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Today in Energy Short, timely articles with graphics on energy facts, issues, and trends.

  • Two nuclear power plants in northern Illinois reversed plans to retire early
    on October 28, 2021 at 12:00 pm

    Exelon, the owner-operator of Illinois's six nuclear power plants, recently announced that the Byron and Dresden nuclear plants will continue operating rather than retire this fall as previously planned. The announcement came after the Illinois state legislature and governor approved a clean energy bill supporting carbon-free energy resources.

  • U.S. consumers expected to spend more for heating oil this upcoming winter
    on October 27, 2021 at 12:00 pm

    In our latest Winter Fuels Outlook, we expect higher heating oil prices and a slightly colder winter compared with last year will contribute to households across the United States spending more on heating this winter (October–March) compared with the past two winters.

  • EIA projects global conventional vehicle fleet will peak in 2038
    on October 26, 2021 at 12:00 pm

    In our International Energy Outlook 2021, we estimate the global light-duty vehicle (LDV) fleet contained 1.31 billion vehicles in 2020, and we project this fleet will grow to 2.21 billion vehicles by 2050. We project electric vehicles (EVs)—any LDV with a charging plug—will grow from 0.7% of the global LDV fleet in 2020 to 31% in 2050, reaching 672 million vehicles. Significant growth in EV sales and shares of sales through the projection period results in the global conventional gasoline and diesel LDV fleet peaking in 2038.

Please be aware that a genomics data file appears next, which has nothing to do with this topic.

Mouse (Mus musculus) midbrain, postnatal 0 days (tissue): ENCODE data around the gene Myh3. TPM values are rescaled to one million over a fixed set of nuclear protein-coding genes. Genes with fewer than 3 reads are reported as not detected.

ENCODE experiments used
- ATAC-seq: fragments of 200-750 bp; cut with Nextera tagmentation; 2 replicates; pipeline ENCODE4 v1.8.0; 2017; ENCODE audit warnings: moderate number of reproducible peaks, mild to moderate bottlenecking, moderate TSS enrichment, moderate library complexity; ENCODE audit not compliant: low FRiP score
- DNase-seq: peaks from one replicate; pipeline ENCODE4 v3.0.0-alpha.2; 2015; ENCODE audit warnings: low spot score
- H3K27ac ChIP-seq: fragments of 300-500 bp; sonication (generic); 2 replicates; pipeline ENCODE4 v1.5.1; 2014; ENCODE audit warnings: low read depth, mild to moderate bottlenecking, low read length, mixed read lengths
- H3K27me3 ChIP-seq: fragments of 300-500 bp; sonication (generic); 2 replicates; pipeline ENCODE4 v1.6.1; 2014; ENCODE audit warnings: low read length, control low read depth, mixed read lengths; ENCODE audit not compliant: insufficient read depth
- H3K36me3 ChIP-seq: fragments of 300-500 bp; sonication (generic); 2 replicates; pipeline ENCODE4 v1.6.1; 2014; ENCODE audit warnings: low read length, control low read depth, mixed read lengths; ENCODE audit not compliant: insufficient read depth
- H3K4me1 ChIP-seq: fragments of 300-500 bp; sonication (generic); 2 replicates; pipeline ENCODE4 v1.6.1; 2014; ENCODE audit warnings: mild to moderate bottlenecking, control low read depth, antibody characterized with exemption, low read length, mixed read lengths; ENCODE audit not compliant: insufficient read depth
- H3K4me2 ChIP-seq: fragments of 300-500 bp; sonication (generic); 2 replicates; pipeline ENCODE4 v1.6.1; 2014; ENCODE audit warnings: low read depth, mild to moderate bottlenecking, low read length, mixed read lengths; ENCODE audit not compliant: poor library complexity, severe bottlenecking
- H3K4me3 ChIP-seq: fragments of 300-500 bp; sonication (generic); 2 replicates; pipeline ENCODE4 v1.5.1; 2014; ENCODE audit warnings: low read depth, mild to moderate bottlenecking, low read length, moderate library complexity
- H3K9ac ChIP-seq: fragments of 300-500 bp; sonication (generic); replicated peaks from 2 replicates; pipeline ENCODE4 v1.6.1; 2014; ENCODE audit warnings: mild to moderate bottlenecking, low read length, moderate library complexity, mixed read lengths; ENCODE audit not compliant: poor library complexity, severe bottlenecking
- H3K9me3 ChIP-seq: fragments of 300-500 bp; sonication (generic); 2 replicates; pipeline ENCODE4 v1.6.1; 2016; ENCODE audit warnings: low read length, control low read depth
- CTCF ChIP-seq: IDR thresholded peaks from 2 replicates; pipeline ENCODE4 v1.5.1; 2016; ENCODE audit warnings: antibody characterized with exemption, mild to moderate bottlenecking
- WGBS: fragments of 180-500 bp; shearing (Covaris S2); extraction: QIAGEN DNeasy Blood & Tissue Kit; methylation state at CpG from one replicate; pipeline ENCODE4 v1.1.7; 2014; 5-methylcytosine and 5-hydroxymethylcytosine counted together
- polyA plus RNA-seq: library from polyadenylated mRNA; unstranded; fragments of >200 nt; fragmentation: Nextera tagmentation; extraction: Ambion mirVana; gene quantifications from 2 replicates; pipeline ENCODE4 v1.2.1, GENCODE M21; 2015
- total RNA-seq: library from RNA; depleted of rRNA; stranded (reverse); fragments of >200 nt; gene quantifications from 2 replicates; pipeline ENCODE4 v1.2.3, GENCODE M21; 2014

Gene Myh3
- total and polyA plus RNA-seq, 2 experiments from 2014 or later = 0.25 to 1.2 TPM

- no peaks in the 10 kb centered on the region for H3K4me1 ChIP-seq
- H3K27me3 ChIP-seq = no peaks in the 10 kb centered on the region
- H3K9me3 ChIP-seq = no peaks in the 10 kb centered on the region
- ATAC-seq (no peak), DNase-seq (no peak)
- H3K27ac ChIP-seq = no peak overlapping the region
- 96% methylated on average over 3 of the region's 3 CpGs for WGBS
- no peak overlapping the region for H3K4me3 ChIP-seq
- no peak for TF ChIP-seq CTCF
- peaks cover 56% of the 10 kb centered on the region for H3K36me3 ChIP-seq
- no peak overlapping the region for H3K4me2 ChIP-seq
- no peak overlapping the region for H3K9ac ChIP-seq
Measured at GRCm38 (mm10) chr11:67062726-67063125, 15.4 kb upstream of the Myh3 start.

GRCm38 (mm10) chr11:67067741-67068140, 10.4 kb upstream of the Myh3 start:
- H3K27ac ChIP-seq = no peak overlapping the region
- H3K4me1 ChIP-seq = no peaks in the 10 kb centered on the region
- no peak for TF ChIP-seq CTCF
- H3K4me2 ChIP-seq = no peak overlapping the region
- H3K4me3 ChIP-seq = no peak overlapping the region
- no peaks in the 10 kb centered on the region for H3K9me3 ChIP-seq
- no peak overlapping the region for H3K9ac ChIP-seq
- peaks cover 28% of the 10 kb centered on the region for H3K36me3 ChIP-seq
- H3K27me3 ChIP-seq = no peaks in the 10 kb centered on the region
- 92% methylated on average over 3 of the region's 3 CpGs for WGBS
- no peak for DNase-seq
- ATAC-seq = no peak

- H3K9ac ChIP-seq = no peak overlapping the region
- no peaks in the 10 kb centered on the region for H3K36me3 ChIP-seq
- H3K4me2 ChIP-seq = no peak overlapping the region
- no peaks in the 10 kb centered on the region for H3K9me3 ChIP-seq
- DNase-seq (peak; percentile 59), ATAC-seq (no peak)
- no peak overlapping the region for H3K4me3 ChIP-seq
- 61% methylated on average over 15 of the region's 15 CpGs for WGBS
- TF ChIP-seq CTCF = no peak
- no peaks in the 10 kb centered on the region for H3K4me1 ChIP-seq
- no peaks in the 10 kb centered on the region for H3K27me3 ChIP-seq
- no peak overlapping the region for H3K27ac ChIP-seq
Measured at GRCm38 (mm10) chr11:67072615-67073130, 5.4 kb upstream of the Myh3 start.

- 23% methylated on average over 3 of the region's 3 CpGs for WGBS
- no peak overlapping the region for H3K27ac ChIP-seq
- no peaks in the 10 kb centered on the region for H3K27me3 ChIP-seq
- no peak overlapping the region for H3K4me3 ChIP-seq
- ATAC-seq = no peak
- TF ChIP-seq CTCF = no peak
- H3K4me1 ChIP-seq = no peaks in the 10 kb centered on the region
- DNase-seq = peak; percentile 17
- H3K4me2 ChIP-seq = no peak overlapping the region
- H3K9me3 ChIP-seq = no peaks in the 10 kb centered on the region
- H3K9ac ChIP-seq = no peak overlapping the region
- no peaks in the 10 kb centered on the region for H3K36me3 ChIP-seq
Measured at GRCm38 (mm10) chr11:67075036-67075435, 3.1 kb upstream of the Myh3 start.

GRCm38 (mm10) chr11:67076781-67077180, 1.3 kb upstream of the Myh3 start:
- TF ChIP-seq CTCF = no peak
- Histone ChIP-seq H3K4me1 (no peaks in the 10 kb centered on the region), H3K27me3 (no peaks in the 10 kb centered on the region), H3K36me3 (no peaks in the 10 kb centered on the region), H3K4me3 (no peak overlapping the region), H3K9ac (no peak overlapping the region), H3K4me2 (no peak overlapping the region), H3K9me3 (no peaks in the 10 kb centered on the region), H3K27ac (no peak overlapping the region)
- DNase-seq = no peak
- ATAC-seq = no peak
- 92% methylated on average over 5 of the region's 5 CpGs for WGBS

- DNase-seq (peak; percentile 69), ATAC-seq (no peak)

• EIA forecasts U.S. winter natural gas bills will be 30% higher than last winter
    on October 25, 2021 at 12:00 pm

    In our latest Winter Fuels Outlook, we forecast that U.S. households that primarily use natural gas for space heating will spend an average of $746 on heating this winter (October–March), which is $172, or 30%, more than last year.

  • U.S. consumers likely to pay more for propane heating during the upcoming winter
    on October 22, 2021 at 12:00 pm

    In our October Winter Fuels Outlook, we expect U.S. households that primarily heat with propane will spend more this heating season (October through March) than during the past several winters because of higher propane prices and slightly colder temperatures compared with last winter.

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